At least two Olathe politicians are campaigning to replace Sen. Karin Brownlee, R-Olathe, in the Kansas Senate come January. There may be more candidates when Republican precinct committeemen and women meet on Dec. 20 to elect her replacement.
During the Dec. 20 replacement convention, nominations will be taken from the floor, and Rep. Rob Olson, R-Olathe, and Olathe City Council member Ron Ryckman both intend to be nominated for Brownlee’s post. Brownlee accepted a position in Gov.-Elect Sam Brownback’s Cabinet.
Republican 23rd District precinct committeemen and women will elect Brownlee’s replacement during the convention at 7 p.m. on Dec. 20 at Spring Hill High School.
Both men have the support of public officials who currently represent Gardner, Edgerton and Spring Hill in Topeka. Brownlee is endorsing Ryckman and Rep. Mike Kiegerl, R-Olathe, has endorsed Olson.
Ryckman said the Senate seat isn’t something he sought out.
“Sen. Brownlee approached me and asked if I would consider running,” Ryckman said. “After much prayer and discussion with my wife, we decided to throw my name out there.”
Olson said he’s also started the process to obtain Brownlee’s seat. He currently serves in the Kansas House.
“It’s an honor and a privilege to be in this position,” he said. “I believe I have so much to offer. I’ve accomplished so much in the House, and I believe I can do a lot more in the Senate.”
One of his proudest accomplishments is the passage of the Kelsey Smith Act. The act, named for the Overland Park teenager who was kidnapped outside a Target store and later killed, requires wireless phone carriers to provide information about the location of a cell phone when requested by a law enforcement agency in an emergency situation.
As a member of the Olathe City Council, Ryckman said one of his top achievements is the handling of Olathe’s budget during the current recession.
“I’m pleased with the direction we’ve taken the city with the reductions we’ve made without having to cut services and without having to raise taxes,” Ryckman said. “I’m glad we made the necessary cuts and made difficult decisions that are probably right for the future. We shed about 20 percent of our staff, but our service levels are still positive. That’s not easy. That’s not fun.”
Both Olson and Ryckman said addressing a projected shortfall in the state budget will be a priority in Topeka next year. They differ slightly, however, on whether the 1 cent sales tax, which passed the Kansas Legislature last session, should be repealed.
“I do support that. I fought against the passage of that… I don’t believe we need it. I think it hurt the economy,” Olson said. “We can’t keep increasing taxes. It reduces growth, and two, constituents have less money to pay their bills and expenses.”
Ryckman said he couldn’t say whether he would sponsor or support a repeal of the 1 cent sales tax without more detailed information.
“I don’t have stats with the data in front of me,” he said. “That’s why I’m hesitant to say what I want to do.”
However, he said he was disappointed in the Legislature’s decision to raise taxes.
“I don’t think when you raise taxes you necessarily raise income,” he said. “In a recession, you need to keep people’s money in their own pockets.”
The pair also expressed similar desires to see more school funding issues resolved at the local level.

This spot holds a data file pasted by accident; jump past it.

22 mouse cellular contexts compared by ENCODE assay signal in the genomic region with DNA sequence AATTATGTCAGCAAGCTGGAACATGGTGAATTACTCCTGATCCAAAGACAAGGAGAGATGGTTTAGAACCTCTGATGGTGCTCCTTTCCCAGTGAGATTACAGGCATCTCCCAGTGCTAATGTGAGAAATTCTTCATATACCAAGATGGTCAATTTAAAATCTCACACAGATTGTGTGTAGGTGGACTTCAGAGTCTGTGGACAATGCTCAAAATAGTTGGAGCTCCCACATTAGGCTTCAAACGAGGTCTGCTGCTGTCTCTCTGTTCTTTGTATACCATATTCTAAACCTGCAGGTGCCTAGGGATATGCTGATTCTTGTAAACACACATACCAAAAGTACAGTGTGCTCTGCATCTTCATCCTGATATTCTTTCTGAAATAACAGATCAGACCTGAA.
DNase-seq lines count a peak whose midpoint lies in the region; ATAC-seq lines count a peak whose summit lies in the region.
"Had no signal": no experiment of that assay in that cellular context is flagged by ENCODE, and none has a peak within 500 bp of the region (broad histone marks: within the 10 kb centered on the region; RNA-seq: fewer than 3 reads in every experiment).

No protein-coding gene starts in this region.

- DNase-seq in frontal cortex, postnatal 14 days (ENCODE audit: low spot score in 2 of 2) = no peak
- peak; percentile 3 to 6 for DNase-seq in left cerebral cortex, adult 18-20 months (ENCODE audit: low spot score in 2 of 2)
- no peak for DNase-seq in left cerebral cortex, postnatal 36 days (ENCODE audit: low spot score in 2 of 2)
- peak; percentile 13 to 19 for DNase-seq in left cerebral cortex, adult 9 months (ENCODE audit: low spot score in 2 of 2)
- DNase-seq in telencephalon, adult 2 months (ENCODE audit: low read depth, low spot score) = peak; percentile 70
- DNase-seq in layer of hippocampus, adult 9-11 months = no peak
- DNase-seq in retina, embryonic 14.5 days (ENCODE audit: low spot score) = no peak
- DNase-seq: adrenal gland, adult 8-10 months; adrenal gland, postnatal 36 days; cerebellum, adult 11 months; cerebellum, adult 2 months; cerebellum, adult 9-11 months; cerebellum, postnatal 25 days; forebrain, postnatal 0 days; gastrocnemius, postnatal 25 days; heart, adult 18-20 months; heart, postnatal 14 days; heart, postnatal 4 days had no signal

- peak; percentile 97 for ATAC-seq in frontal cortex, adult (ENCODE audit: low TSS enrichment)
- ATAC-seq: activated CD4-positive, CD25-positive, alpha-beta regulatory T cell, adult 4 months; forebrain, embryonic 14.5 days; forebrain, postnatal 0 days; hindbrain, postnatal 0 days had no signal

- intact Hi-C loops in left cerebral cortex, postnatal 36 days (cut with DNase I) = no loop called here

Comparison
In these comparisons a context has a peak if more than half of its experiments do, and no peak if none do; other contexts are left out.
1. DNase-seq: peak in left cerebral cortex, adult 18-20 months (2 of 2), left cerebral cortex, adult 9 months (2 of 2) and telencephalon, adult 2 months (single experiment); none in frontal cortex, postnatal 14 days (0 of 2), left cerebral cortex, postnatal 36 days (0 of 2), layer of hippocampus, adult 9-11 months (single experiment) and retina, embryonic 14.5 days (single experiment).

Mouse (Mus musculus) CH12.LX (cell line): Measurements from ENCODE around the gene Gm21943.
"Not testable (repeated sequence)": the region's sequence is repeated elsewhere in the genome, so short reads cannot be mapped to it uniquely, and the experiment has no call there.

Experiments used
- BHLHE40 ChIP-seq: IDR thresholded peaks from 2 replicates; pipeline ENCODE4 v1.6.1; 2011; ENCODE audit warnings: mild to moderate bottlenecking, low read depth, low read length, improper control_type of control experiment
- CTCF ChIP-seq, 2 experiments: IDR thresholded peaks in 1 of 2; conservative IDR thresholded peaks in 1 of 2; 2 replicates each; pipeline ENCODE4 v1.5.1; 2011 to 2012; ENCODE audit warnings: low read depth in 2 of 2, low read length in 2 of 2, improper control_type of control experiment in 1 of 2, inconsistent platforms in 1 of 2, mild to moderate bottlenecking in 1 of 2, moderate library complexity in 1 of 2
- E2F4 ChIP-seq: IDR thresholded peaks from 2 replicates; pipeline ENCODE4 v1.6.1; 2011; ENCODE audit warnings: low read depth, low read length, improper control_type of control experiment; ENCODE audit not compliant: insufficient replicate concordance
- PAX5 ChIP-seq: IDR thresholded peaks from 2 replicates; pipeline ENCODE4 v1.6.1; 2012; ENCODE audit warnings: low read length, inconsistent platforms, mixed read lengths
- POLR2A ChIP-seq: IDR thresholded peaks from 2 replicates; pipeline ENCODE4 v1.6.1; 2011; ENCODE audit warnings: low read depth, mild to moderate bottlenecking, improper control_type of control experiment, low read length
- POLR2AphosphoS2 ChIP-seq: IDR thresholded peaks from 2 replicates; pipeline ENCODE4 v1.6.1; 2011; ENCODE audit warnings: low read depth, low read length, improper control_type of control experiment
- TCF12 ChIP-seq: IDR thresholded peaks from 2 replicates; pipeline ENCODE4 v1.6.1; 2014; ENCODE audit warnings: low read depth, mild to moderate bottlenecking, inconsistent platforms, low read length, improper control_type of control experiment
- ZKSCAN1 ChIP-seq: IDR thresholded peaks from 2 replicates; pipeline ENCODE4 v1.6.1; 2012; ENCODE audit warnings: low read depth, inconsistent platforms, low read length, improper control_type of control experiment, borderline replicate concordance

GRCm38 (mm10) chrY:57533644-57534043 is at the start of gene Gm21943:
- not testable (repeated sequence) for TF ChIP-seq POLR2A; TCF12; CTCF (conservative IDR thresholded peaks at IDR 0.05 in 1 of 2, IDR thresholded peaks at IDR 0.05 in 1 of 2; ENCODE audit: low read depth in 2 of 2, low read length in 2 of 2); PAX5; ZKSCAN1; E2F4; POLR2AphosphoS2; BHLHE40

Ryckman said now would be a great time for a fresh set of eyes in Topeka to examine the school finance formula.
“I would push for more local control. It’s a big picture and there needs to be a big solution,” Ryckman explain. “…One of the things I’m encouraged about is the transparency issue of having schools put their books online. I’d also like to be supportive of Brownback’s solution.”
Olson said the school finance formula needs to be redone.
“I know we need to get more local control,” he said. “The schools need to find more ways to put money in the classrooms. Those decisions shouldn’t be made in Washington or Topeka. They should be made locally.”
Both potential Brownlee replacements said job creation will be a priority – particularly when it comes to helping and maintaining small businesses.
“They’re the large block of job creators for the state,” Olson said.
About 80 percent of jobs come from small businesses, Ryckman explained.
“We spend a lot of time going after the big fish and not cultivating the businesses we have,” he said.
Neither man offered broad support for tax abatements as an incentive for larger businesses.
“The problem with tax abatements is that they become a commodity and everyone starts offering them,” Ryckman said.
Olson said instead of offering abatements for large businesses, the state needs to try to make the business climate fair for every business in the state.
“I don’t really like these big abatements and incentives for 20 years, and then in 20 years, they pick up their business and move to the next state that will give them an abatement,” he said. “It’s like Nebraska Furniture Mart.”
Kansas offered the big box furniture store abatements and incentives to open a store in Wyandotte County several years ago.
“How many other furniture businesses were in town? It put a lot of other businesses out of business. They were actually paying into the system,” Olson said.
Both Olson and Ryckman are actively campaigning for Brownlee’s seat by calling precinct committeemen and women and asking for their votes. Other candidates may be nominated during the replacement convention next week. Members of the public are welcome to attend the event. It starts at 7 p.m. on Dec. 20 at Spring Hill High School.